Splitting lines, by both motorcycles and bicycles, is legal in California. However, passing on the right is not, and that is very different. Certainly, a responsible cyclists knows that passing on the right is dangerous and should be avoided.

So who’s right?

From my perspective, you’re almost always better off at the front of an intersection, where you can be seen from every angle, than stopped in the lane behind a line of cars — where drivers coming up from behind may not anticipate the presence of a cyclist, and where you could be hidden from oncoming and cross traffic. And that often means working your way up the right side of the traffic lane.

There are other situations that seem to call for passing on the right, as well. Like riding in heavy traffic, where you can easily ride faster than the speed of the cars next to you. Or when traffic is stopped while you have a clear path ahead.

My justification for doing it is simple. CVC21202 requires that you ride as far to the right as practicable. So unless you’re actually riding in the traffic lane, you’re in a separate lane from the traffic next to you — usually the parking lane or a strip of pavement to the right of the actual traffic lane.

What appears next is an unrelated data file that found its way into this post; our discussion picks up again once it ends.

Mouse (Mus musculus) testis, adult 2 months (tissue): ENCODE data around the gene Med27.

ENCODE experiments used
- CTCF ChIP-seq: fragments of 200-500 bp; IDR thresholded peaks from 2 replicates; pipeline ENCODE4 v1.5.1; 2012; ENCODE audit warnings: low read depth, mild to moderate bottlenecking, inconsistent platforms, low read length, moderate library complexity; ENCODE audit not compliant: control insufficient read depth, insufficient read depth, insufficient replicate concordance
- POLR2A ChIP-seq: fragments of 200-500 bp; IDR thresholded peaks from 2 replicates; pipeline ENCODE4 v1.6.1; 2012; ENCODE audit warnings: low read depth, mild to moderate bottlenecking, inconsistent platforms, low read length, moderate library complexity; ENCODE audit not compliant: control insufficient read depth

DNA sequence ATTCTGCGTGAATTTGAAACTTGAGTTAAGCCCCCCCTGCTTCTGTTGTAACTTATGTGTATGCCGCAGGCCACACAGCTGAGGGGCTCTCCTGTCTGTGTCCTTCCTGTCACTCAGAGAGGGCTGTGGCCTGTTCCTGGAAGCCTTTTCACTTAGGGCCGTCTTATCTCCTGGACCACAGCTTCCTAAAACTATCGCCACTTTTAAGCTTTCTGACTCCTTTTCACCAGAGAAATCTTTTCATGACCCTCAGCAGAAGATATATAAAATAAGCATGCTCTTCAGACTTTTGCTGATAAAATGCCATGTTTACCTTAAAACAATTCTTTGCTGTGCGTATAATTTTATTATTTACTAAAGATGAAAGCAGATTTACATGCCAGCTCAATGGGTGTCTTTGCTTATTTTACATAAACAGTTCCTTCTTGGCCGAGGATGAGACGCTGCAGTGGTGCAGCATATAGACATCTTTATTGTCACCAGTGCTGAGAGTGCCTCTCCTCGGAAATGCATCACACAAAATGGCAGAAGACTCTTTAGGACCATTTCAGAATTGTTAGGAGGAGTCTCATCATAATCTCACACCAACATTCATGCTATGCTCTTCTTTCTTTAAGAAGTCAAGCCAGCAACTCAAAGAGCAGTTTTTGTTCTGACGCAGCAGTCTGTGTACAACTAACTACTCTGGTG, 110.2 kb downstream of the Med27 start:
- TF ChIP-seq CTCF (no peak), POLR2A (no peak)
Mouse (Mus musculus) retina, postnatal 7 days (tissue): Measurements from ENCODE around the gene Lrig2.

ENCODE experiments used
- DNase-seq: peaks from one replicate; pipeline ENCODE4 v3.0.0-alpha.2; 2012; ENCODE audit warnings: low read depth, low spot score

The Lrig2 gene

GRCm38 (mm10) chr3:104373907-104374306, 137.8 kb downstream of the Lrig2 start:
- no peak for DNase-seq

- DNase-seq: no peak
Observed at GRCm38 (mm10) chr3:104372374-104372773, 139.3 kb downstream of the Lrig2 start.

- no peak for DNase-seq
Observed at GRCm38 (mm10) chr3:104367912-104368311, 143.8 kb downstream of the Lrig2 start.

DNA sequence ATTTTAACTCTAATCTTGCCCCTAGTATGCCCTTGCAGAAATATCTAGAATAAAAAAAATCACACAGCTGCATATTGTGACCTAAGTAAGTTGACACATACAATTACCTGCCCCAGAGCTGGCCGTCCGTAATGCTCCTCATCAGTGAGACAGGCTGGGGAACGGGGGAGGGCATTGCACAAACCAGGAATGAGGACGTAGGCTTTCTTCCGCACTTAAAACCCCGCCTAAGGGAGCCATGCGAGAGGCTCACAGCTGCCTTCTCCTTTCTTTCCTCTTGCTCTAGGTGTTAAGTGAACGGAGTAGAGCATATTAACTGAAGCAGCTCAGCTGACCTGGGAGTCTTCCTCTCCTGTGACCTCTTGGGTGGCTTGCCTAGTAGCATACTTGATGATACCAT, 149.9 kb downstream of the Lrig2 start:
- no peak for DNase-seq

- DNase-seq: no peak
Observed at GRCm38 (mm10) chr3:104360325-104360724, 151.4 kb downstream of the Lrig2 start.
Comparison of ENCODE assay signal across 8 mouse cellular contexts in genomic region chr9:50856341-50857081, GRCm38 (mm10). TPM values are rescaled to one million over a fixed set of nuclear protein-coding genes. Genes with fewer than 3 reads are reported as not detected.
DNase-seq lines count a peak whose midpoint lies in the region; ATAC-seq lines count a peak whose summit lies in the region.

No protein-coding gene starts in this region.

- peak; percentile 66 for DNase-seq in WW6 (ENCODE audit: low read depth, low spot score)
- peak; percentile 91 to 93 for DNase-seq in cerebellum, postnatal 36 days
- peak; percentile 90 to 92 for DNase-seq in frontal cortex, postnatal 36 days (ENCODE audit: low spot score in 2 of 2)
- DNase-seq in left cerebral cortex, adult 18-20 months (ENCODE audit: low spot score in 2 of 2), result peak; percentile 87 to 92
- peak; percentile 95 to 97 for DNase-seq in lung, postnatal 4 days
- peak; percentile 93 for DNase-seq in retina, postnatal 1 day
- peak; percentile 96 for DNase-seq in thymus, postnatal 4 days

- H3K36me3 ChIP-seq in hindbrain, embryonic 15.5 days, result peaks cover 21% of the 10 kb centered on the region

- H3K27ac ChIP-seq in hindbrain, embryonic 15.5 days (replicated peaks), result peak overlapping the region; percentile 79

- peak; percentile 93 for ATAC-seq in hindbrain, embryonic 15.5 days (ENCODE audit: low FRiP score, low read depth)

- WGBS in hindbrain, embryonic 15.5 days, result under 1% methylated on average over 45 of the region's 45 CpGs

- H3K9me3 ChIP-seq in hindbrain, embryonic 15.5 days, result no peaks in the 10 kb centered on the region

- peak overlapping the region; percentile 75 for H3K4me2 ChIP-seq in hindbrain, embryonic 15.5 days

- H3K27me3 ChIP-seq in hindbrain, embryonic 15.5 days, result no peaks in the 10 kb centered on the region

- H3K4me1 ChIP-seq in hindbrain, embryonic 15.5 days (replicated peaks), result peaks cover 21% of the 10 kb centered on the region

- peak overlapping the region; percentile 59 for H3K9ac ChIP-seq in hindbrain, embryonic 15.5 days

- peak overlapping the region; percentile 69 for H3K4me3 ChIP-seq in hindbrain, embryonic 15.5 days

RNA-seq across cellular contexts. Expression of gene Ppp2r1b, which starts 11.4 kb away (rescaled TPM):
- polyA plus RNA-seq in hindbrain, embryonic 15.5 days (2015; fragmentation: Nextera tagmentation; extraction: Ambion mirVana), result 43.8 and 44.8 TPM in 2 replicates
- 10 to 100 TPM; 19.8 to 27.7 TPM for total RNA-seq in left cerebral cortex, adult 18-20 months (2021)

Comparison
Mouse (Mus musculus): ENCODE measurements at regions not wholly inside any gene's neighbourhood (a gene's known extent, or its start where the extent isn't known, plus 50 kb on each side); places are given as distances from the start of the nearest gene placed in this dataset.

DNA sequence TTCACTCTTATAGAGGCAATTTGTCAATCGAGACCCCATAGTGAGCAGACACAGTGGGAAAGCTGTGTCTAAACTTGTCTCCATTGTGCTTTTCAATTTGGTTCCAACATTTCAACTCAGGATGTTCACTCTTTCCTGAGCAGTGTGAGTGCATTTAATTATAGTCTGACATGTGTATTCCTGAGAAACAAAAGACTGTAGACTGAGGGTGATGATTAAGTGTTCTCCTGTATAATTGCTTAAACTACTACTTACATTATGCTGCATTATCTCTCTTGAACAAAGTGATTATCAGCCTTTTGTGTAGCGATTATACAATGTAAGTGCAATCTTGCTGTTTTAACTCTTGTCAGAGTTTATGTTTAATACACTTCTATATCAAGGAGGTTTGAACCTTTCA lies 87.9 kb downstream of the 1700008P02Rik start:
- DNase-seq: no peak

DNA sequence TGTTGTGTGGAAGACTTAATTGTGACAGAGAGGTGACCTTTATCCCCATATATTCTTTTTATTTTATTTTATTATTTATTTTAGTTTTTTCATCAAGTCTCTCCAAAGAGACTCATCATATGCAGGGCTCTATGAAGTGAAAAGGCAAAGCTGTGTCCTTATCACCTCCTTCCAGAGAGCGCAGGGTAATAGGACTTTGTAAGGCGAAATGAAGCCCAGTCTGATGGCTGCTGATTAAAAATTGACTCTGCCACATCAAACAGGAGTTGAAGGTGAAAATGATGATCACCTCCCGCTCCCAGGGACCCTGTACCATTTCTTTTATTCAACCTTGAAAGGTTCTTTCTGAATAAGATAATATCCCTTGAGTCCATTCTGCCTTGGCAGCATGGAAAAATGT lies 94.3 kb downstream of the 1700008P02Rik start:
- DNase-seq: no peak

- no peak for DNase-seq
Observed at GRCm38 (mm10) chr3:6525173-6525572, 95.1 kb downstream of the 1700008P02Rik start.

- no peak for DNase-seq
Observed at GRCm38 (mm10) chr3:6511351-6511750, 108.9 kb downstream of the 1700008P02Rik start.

And according to the applicable traffic code, CVC21754, passing on the right is allowed “whenever there is unobstructed pavement of sufficient width for two or more lines of moving vehicles in the direction of travel.” In other words, if there’s a clear lane of travel wide enough for your bike, it’s legal.

Still not sure?

Look at it this way. Say you’re driving in the right lane on a four lane street, with two lanes of traffic in each direction. The cars in the left lane come to a stop while the lead driver waits to make a left turn. Does that mean you have to stop as well, even though you’re in the next lane? Or if the traffic to your left slows down, do you have to slow as well to avoid passing anyone?

Of course not.